Long-Term Care Insurance
Why you should start considering it now
By Morgan Lord
The fact is, you’re getting older every day. And as long as that keeps happening, you’re going to live longer.
According to the U.S. Department of Health and Human Services (HHS), 70 percent of people turning 65 years old can expect to use some form of long-term care during their lives—think home health services, assisted living or nursing homes. So why aren’t more people talking about it? Because it’s a morbid thought? We’re not talking about death here—we’re talking about your quality of life.
When you need help with two or more of your activities of daily living, which includes bathing, dressing, eating, using the toilet, relocating from a bed to a chair or caring for incontinence, your policy benefits will kick in. Cognitive impairment, such as dementia or Alzheimer’s, is another way for benefits to be activated.
Unlike traditional health insurance, long-term care insurance typically covers long-term services including personal and custodial care (dressing, bathing, help with grocery shopping, caring for pets, housework, administering medication, etc.), and skilled nursing care, occupational, physical and rehabilitation therapy. And despite what many people think, your long-term care insurance doesn’t limit you to getting care in a nursing home. With long-term care insurance, you can use your daily benefit however you choose, whether in your home or in an external facility.
“Having long-term care insurance gives you the freedom of choice when it’s time to seek care,” says Susan Zimmerman, RN, care manager and licensed independent insurance agent specializing in long-term care insurance (with Genworth, Mutual of Omaha and Bankers Life and Casualty, among others). “You can stay in your home and receive quality care, and you have much more flexibility.”
If you’re banking on Medicare and Medicaid to pick up the bill, bank no more. Medicare covers up to 100 days of long-term care after you’ve been in the hospital for three days prior to needing the services.
“This is a worst-case scenario for an urgent situation, not ongoing care,” says Kevin Heraty, chief marketing and development officer for Cantata Adult Life Services in Brookfield.
Medicaid is only available after you’ve drained all of your accounts—your retirement fund, your savings, every last penny—and you’re limited in the places you can get care, and thus limited in your quality of care.
“What if one of us is diagnosed with a chronic illness? The other person has to be the caregiver. This plan is looking out for both of us.”
“In a way, this is a middle-class problem,” Zimmerman said. “Those who are financially struggling have to depend on Medicaid, and those who are rich can afford to pay out of pocket when the time for care comes. That leaves the middle class in a predicament, and our best bet is to insure ourselves.
Here’s a scary statistic: Fewer than one-third of Americans over 50 have begun saving for long-term care. And costs, on average, range from $4,000 to $8,000 per month, according to the HHS.
“So many people do not realize the cost of care in later life, and it’s only getting more costly,” Heraty says. “To me, I look at it as protecting my wife and [me] against the catastrophic—a chronic condition that can last for a long time,” Heraty says. “What if one of us is diagnosed with a chronic illness? The other person has to be the caregiver. This plan is looking out for both of us.”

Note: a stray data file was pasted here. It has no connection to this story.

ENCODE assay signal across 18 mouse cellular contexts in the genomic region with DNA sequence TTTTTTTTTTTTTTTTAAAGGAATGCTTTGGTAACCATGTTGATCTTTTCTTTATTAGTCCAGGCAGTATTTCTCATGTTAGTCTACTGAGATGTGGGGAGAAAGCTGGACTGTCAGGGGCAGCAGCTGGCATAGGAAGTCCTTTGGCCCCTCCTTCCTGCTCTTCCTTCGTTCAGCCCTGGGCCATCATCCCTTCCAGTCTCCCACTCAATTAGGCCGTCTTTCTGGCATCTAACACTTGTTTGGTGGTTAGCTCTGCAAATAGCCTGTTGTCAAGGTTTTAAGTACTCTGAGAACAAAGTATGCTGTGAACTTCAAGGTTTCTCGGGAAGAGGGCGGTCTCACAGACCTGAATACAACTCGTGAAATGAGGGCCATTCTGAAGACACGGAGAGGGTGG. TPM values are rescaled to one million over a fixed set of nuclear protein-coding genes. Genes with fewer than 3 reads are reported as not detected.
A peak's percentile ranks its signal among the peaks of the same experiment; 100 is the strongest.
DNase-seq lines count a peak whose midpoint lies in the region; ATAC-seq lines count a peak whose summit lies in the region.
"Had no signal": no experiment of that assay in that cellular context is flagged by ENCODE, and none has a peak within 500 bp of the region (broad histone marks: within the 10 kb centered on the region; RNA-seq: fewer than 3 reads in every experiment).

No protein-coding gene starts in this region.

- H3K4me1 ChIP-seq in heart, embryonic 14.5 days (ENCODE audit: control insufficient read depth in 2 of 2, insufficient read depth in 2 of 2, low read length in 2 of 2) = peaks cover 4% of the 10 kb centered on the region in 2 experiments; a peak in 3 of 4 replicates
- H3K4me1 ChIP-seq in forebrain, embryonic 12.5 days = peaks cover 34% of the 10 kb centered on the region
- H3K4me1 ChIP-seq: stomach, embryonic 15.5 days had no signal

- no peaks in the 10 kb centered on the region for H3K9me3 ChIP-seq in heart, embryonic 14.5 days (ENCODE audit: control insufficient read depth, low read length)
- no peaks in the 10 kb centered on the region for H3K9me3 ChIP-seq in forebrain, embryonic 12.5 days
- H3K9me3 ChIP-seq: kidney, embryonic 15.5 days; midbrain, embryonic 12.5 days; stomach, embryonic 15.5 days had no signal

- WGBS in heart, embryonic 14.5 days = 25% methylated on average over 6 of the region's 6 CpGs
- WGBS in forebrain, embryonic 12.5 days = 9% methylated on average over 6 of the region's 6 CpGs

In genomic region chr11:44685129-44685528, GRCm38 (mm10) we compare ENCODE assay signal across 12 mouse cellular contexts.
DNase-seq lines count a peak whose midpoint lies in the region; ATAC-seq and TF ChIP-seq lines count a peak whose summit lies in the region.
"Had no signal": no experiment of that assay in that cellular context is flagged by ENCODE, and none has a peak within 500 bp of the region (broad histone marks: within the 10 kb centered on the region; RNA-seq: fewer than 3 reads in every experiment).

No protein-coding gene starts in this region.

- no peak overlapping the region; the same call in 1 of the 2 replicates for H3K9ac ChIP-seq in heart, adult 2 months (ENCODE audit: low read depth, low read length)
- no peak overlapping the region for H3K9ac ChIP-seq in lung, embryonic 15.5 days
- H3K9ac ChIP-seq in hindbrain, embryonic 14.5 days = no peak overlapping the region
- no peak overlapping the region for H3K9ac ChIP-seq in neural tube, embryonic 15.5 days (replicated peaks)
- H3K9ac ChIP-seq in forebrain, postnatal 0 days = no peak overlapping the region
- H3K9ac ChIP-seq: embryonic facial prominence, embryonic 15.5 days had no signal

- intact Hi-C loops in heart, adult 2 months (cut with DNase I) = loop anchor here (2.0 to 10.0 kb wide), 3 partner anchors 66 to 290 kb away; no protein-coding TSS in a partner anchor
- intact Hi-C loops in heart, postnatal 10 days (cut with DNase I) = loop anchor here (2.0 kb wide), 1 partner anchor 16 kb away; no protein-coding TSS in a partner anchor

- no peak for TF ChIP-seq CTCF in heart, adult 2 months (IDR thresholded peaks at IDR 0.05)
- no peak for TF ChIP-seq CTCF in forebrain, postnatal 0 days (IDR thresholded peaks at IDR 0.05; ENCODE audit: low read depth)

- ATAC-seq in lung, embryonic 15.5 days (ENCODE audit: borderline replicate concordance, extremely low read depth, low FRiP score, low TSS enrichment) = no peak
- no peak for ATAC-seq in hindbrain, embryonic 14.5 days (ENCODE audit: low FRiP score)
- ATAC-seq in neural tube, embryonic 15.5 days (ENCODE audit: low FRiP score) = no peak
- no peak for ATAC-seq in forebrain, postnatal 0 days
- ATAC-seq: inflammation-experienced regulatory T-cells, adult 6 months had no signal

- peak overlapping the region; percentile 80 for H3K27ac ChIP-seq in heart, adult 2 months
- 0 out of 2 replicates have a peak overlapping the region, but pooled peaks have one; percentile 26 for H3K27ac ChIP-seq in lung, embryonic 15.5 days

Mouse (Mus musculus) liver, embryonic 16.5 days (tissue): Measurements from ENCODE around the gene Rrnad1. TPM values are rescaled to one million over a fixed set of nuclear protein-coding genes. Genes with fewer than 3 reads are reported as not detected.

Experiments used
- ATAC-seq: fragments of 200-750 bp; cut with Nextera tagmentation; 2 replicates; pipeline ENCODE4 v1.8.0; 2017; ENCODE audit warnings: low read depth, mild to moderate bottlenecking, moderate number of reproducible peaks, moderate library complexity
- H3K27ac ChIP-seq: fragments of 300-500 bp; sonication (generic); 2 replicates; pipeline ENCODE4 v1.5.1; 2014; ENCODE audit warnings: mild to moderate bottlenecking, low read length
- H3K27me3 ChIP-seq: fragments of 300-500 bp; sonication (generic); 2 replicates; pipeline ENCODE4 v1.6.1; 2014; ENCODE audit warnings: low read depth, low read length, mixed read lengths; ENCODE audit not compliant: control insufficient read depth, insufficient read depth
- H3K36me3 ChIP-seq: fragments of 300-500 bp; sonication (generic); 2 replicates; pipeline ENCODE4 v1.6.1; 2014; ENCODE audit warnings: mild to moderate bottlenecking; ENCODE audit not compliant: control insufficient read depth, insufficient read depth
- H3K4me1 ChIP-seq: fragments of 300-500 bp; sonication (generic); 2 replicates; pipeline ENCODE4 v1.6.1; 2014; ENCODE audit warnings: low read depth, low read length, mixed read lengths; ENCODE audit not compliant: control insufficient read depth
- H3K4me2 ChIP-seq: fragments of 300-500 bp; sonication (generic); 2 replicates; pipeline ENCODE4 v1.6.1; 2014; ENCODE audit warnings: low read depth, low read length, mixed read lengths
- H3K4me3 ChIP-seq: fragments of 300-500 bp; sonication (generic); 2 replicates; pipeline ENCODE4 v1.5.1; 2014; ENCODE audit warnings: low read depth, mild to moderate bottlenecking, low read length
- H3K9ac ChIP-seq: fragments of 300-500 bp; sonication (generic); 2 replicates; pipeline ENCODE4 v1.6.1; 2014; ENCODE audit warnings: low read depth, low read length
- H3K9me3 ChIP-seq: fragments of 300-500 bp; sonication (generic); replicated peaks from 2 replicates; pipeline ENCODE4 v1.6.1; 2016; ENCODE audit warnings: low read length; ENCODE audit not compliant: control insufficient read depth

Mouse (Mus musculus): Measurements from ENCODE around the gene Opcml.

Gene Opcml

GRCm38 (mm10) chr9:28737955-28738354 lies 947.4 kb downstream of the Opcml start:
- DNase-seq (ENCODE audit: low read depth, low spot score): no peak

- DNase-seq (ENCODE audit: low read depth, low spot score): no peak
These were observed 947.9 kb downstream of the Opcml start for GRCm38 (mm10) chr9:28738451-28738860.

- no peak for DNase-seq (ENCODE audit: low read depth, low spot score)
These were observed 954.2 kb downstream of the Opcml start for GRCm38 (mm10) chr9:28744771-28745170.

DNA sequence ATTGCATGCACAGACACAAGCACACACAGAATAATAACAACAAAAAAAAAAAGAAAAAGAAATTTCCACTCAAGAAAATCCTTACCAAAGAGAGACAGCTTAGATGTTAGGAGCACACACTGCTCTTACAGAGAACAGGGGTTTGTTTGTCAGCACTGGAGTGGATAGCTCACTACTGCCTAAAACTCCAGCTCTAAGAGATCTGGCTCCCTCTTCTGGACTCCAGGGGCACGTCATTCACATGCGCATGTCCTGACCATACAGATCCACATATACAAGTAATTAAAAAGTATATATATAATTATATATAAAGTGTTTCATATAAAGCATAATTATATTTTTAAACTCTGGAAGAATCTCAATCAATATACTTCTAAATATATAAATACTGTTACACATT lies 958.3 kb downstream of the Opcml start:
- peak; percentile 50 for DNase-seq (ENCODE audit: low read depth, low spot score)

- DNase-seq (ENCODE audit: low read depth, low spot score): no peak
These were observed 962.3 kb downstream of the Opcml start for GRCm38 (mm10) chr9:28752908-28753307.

When Jeff Emrich, president of BrightStar North Suburban, a skilled and nonmedical in-home care company in Northbrook, got into the business of homecare, he saw families spending $4,000 a month for years for one family member’s care. “That can add up [to half] a million dollars very easily,” Emrich says.
In Illinois, the costs of long-term care services are increasing daily, according to LongTermCare.gov. In 2012, the cost of a year with a home health aide, a nurse who comes to the home to provide necessary services, was about $47,000 a year. In 2037, the yearly rate for a home health aide is projected to inflate to $57,000. Likewise, a private one-bedroom at an assisted living facility in 2012 cost $49,000 and is projected to grow to $71,000 by 2037. A private room in a nursing home would likewise increase from $70,000 to $154,000 between 2012 and 2037.
If you were to take out an insurance plan in your late 40s or early 50s, you would only have to pay a few hundred bucks a month for both you and your spouse, Heraty says.
According to the HHS, you can select a range of care options and benefits that allow you to get the services you need, where you need them. The cost of your policy is based on the following: how old you are when you purchase it; the daily maximum amount; the number of years the policy will pay; and any additional benefits you choose.
When shopping for long-term care insurance plans, it is important to do your research, says Zimmerman. Research the insurance company’s track record for premium increases; find out your range of long-term care options; ask whether there is a death benefit, evaluate the rating of the insurance company through one of the independent rating companies (A.M. Best; Standard and Poor’s; Moody’s); and look into tax-qualified options.
A good starting place is paging through the Illinois Department of Insurance shopper’s guide.
“What we see most often is adult children seeking care for their elderly parents,” says Emrich. “If their parents don’t have long-term care insurance, before the end of our meeting, I almost always hear the kids say, ‘We’re not going to be in their situation—we’re researching a long-term plan as soon as we leave.’”
Published in Chicago Health Winter/Spring 2014
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